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ASUS PA246Q ProArt 24” IPS Monitor Review

Author: SKYMTL
Date: April 9, 2011
Product Name: ASUS ProArt 24"
Part Number: PA246Q
Warranty: 3 Years
Purchase at NCIX:
 
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When it comes to modern day PC monitors, there are basically four broad categories most monitors can fall into. The first is the hybrid unit which combines the features of a monitor and HDTV into one unit, the second is the ubiquitous “gaming monitor” and the third are the TN based entry level monitors. The final segment belongs to the professional-grade products that don’t cut any corners but carry a hefty price premium as well. This last category is where the Asus ProArt PA246Q falls into this category (hence the “Pro” in its name) but it comes with a bit of a twist: a price that doesn’t even come close to breaking the bank.

The ASUS PA246Q ProArt boasts stats that will have people drooling: a 24” 10 bit P-IPS panel with 98% coverage of the Adobe colour space (100% sRGB coverage and 102% NTSC coverage), SIX way colour adjustment (R,G,B and C,M,Y), 1920x1200 16:10 resolution, an adjustable stand, a great selection of input options, a USB hub and a 7 in 1 card reader. If that isn’t enough for you, it also comes with a mammoth 12-bit internal Look up Table and a price of about $500. In an age of inexpensive, low quality TN panels $500 may sound like a hefty amount but when you consider the features which the ProArt brings to the table, this is a veritable steal.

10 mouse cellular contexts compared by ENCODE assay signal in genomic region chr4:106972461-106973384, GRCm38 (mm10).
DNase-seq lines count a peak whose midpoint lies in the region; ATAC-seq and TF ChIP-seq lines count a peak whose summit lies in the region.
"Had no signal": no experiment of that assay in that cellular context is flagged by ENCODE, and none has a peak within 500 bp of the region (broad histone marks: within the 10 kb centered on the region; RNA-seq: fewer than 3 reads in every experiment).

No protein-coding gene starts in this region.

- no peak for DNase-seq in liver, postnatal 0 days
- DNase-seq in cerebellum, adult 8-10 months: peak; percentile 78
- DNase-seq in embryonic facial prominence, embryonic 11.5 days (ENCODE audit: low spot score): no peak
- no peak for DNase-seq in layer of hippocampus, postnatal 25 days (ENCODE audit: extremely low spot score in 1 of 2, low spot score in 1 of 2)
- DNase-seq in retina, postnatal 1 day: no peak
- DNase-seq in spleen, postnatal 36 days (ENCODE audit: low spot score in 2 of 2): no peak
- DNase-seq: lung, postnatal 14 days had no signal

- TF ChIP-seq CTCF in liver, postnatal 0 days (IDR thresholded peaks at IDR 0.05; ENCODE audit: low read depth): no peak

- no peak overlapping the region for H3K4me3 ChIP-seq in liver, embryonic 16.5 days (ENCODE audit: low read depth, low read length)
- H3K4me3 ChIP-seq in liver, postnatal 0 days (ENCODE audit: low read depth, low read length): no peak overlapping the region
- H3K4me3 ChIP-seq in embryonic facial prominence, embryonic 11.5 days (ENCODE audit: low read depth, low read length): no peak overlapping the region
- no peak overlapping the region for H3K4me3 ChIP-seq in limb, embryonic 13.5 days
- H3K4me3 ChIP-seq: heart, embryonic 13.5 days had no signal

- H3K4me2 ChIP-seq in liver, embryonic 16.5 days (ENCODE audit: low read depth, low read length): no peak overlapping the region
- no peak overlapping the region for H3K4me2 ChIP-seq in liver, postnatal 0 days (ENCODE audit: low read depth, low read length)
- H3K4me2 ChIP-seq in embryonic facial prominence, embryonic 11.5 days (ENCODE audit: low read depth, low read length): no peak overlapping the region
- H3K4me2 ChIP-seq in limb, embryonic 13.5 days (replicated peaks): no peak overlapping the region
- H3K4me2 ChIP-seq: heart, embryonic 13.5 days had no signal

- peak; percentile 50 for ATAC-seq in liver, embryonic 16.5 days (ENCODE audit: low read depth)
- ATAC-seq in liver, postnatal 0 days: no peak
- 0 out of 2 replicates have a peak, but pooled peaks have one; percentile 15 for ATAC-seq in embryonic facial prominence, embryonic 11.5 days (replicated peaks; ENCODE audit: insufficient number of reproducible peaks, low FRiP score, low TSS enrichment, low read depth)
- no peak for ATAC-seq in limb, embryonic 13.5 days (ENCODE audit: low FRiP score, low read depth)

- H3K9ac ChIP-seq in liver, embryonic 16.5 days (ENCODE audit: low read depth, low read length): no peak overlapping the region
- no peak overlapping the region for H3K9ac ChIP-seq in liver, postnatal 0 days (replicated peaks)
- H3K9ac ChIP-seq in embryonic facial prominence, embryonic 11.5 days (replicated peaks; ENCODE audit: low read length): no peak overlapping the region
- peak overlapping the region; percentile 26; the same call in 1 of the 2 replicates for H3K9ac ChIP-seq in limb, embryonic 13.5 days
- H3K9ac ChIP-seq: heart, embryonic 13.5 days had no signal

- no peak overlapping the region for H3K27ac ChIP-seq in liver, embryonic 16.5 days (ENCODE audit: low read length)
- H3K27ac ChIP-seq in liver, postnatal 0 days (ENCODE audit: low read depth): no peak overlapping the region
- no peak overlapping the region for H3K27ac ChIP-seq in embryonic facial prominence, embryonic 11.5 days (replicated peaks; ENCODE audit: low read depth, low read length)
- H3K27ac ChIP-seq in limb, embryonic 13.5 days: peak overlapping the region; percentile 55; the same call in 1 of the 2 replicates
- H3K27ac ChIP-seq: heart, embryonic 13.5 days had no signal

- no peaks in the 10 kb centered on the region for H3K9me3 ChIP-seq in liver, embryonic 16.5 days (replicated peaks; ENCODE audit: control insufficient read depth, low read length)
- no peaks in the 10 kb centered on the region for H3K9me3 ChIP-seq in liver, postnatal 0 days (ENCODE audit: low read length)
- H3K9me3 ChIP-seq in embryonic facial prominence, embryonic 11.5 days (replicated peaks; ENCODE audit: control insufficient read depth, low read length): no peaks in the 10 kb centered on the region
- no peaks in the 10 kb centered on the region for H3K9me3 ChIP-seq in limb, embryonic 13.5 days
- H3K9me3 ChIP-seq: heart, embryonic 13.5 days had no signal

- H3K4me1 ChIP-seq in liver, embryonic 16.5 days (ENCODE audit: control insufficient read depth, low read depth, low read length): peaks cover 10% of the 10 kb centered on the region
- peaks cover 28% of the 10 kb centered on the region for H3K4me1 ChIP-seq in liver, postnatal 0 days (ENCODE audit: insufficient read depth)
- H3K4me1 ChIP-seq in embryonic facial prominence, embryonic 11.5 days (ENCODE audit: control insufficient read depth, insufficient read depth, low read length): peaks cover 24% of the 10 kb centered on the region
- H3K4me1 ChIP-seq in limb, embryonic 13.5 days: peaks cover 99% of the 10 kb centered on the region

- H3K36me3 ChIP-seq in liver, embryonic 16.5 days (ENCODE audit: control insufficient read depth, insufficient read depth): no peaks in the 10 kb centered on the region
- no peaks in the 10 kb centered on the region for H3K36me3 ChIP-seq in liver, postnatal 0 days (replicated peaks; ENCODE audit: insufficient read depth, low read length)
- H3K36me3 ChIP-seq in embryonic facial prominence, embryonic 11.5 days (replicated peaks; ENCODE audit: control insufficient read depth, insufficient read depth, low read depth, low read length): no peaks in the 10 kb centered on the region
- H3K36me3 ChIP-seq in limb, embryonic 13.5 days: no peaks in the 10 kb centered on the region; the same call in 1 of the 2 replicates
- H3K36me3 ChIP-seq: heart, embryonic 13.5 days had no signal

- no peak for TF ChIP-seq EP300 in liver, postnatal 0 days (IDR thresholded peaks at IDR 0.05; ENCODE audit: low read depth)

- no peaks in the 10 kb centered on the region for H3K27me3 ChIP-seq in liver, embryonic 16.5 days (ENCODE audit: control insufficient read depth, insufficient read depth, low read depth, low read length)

To us since this ASUS monitor is firmly marketed towards the professional the price is actually a secondary consideration. A professional relying on his monitor may love to have one that costs significantly less than others, but these consumers are only willing to do so if the monitor can back it up with phenomenal picture quality. After all, if your livelihood depends on colour accuracy, a price premium of a few hundred dollars won’t be considered wasted money.

Something else we should mention is that much of the enthusiast community seems fed up of the low quality of most TN-based 16:9 monitors. There has been a gradual shift of people looking for higher quality 16:10 panels so the ProArt may appeal to them as well; especially when you consider gamers want as much real estate as possible which is something a 1920 x 1080 monitor can’t achieve. So in essence, this monitor could have uses which are far removed from the “professional” side of things as well.


 
 
 

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